When you come to the fork in the road, take it. -- Yogi Berra
There are a couple different versions of that quote, but you get the idea. We're at that fork in the road -- you know, the one that screams out "replace the manager!"
And so Jim Hendry must take it, regardless of his personal feelings for Lou Piniella or Piniella's reputation and longevity as a major league manager.
Here's what Lou said about why he left Ted Lilly in one batter too long last night:
"We needed one more out from Lilly," Piniella said. "I had Carlos Marmol ready to come in to pitch, and we didn't get it. Lilly pitched a good ballgame. One more out and we bring Marmol in to face [Lastings] Milledge, but we didn't get to that."
Really, Lou? Really? After Lilly had thrown 12 pitches in the eighth inning? I didn't really have a problem with him coming out for that inning, since he had been so dominant the first seven. At 100 pitches, letting Ted start the eighth was a decent idea.
But once a runner got on base -- a four-pitch walk to Andrew McCutchen -- Marmol needed to be in the game. Then, not after Lilly gave up the game-winning two-run homer to Neil Walker, Walker's first major league homer, giving the Pirates a 3-2 win over the Cubs.
Marmol hadn't thrown more than one inning in an appearance since May 14 and was hardly overworked. Just as Lou made the wrong decision leaving Ryan Dempster in too long on May 9 in Cincinnati, just long enough for Joey Votto to nail him for a game-winning three-run homer while Sean Marshall stood ready in the bullpen, this was the latest in a series of wrongheaded decisions that scream out for Lou's replacement.
"I don't know", Lou says. "I wish I had the answers", Lou says. The answers are right here, Lou, right in front of you.
And Lou's big lineup changes? I actually liked the lineup he put out there last night; it rested several regulars who needed it. (But please. Get Aramis Ramirez to the DL. Now.)
But the only player who really accomplished anything was Xavier Nady, who went 4-for-4 with his third homer of the season, producing both runs in the third inning, giving the Cubs a 2-0 lead. Nady raised his triple-split line to .263/.337/.434 (.771, up 119 points in one day). But the rest of the team produced two singles and Kosuke Fukudome's triple; Fukudome scored on Nady's homer. The rest of the lineup might just as well not have been there at all. The Cubs dropped to 1-7 against the Pirates, and the most frustrating thing is this: five of those games have been decided by one run (including the last four) and another by two runs. With a key hit here and there, better bullpen work, or better decisions by the manager, the Cubs could be 5-3 or 6-2 against Pittsburgh this year and we wouldn't be having this discussion.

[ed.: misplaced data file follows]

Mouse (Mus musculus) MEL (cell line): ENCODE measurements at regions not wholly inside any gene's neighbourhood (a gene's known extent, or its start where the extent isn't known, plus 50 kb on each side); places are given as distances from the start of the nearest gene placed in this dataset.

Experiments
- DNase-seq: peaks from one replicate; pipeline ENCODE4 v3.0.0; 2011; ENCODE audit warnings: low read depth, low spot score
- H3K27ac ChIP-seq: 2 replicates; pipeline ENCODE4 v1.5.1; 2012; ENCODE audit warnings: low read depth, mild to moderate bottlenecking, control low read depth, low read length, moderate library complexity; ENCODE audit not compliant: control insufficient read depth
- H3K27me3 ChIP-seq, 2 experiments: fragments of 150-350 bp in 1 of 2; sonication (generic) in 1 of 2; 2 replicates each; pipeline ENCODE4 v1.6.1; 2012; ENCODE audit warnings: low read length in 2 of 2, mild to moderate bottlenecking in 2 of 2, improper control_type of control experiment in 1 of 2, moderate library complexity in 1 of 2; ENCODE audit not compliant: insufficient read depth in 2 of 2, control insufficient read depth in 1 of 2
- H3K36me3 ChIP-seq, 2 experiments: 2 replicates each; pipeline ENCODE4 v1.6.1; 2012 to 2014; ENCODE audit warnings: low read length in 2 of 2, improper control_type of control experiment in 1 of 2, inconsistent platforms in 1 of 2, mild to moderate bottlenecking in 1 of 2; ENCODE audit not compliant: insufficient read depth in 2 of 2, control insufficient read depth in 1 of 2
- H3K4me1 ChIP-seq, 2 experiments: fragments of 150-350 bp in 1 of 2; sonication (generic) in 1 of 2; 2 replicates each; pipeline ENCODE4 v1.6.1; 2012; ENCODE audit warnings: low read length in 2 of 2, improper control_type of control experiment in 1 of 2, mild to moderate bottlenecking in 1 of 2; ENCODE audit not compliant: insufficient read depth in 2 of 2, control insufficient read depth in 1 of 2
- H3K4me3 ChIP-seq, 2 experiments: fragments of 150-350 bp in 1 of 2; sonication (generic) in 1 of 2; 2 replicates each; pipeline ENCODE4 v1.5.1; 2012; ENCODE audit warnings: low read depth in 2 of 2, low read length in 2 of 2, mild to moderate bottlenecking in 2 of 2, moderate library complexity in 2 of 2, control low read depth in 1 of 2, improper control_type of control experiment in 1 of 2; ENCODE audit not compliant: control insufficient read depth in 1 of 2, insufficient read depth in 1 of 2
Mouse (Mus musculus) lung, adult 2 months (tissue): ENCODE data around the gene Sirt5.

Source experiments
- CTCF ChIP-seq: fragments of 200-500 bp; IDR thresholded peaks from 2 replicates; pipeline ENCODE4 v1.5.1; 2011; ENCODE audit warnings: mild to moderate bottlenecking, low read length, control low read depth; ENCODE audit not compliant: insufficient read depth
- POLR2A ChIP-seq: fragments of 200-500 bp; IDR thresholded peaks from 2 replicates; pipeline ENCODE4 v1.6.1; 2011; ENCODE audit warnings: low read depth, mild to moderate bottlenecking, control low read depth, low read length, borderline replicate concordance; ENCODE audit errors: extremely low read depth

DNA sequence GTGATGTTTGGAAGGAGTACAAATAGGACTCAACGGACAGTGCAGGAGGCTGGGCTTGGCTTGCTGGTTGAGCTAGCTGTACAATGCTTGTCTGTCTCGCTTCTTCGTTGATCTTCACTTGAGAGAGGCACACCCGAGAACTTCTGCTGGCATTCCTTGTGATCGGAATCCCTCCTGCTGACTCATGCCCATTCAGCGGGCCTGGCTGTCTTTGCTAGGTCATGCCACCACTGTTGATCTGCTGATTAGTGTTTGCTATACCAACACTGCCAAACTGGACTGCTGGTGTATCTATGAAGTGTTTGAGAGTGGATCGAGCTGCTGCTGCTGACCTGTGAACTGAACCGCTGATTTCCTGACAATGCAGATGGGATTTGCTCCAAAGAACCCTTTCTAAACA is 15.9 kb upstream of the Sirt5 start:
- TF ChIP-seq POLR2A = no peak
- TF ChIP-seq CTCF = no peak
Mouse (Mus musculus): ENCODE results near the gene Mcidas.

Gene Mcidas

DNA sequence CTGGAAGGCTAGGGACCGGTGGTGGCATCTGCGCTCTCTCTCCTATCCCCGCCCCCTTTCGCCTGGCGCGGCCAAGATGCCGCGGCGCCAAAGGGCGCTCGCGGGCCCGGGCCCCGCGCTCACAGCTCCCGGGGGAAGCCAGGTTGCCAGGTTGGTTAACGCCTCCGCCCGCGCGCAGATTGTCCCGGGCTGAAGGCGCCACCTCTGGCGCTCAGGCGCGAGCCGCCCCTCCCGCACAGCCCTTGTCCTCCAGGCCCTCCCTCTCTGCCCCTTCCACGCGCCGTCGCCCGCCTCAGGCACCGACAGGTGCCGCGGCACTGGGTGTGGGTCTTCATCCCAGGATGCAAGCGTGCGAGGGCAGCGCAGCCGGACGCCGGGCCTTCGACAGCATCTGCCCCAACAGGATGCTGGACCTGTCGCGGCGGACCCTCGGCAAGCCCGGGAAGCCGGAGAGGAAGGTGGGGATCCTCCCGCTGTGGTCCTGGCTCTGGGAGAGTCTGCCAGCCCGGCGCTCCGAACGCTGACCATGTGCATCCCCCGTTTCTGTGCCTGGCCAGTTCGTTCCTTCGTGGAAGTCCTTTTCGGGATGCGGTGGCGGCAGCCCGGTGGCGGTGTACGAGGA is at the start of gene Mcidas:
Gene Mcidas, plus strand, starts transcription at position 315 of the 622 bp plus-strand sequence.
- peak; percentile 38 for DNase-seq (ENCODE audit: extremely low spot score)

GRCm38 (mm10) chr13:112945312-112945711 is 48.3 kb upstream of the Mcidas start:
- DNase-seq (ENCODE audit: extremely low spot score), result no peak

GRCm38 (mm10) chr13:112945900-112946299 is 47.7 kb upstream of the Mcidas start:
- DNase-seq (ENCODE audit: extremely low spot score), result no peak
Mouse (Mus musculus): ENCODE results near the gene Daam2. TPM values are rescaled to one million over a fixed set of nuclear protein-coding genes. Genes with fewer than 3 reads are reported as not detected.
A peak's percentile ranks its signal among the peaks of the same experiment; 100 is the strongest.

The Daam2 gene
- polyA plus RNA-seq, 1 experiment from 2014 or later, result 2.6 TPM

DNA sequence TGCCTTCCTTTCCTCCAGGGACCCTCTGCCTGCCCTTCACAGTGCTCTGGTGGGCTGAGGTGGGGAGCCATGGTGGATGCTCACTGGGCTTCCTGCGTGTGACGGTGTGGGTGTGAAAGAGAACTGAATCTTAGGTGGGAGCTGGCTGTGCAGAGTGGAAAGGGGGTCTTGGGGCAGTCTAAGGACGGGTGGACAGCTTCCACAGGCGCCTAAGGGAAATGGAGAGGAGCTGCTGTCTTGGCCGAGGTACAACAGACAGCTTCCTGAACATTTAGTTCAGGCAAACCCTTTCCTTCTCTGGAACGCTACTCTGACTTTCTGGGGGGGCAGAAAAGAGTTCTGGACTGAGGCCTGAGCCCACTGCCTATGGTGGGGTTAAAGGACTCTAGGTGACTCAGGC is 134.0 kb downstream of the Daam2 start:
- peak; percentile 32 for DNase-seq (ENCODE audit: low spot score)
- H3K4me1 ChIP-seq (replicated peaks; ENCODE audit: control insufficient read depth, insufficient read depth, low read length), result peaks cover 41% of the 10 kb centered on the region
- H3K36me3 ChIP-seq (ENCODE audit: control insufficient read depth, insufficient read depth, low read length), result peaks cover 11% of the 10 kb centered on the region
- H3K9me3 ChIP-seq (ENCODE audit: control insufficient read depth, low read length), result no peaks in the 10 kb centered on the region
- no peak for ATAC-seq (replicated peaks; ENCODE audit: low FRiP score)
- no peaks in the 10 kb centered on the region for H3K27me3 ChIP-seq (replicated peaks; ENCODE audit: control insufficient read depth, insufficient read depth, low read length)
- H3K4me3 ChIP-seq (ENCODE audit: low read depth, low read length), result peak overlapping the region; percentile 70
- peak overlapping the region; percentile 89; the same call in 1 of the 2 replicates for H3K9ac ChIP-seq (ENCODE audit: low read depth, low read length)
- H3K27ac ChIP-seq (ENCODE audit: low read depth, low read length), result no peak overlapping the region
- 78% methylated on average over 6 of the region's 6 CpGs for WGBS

One more note on the game before I return to the discussion of this team's future. Can we please stop pitching to Garrett Jones? He homered again last night. In the eight games vs. the Cubs this year, Jones -- a Chicago-area native -- is 14-for-30 (.467/.500/.900, and no, that's not a typo -- that's a NINE HUNDRED SLG) with four doubles, three HR and 12 RBI. Enough. Just walk him every time.
Ten games under .500 seems to be the breaking point for this, or any team; there has been only one team in Cubs history that has reached that low and finished the season with a winning record (1968; that year's Cubs started 35-45 and then had a 49-33 run to finish at 84-78). The 2007 team was nine games under (22-31) when they started their run; they went 63-46 and won the NL Central.
I've said this before but it bears repeating. Two recent teams, with talent, struggled like this early in the season. The 2003 Marlins replaced Jeff Torborg at 16-22. Even then, they got worse before they got better; they immediately lost seven of their first ten under Jack McKeon to drop to that magic ten-games-under mark at 19-29. For the rest of the season they went 72-42 to win 91 games and the wild card.
Last year's Rockies were 18-28 when they fired Clint Hurdle, who had taken them to the World Series two years earlier. They went 74-42 under Jim Tracy and returned to the playoffs. Incidentally, almost the same thing happened with Tracy as with McKeon -- the Rockies lost four of their first six under him before going on a run of 17 wins in 18 games (and 20 in 23) that put them back in contention.
It can happen. This team has a lot of talent. Lou Piniella wasn't my first choice in 2006, but he did a good job his first two years. He's no longer the right manager for this team; he seems detached, depressed and disinterested and his bizarre "look, what do you want me to do" statements aren't what a baseball team, or any business should want in a leader. Jim Hendry may have too much respect for Lou to fire him; fine. Figure out a way to have him gracefully announce his retirement and bring someone else in. It almost doesn't matter who it is at this point. Sometimes just the act of putting a new guy in charge is what a team needs to energize it.
It's time. Thanks, Lou, for the dirt-kicking tirade two years ago today, for the amusing quotes ("You saw the damn game!" "What kind of baseball do you play?") and the two playoff seasons. But it's time for you to retire.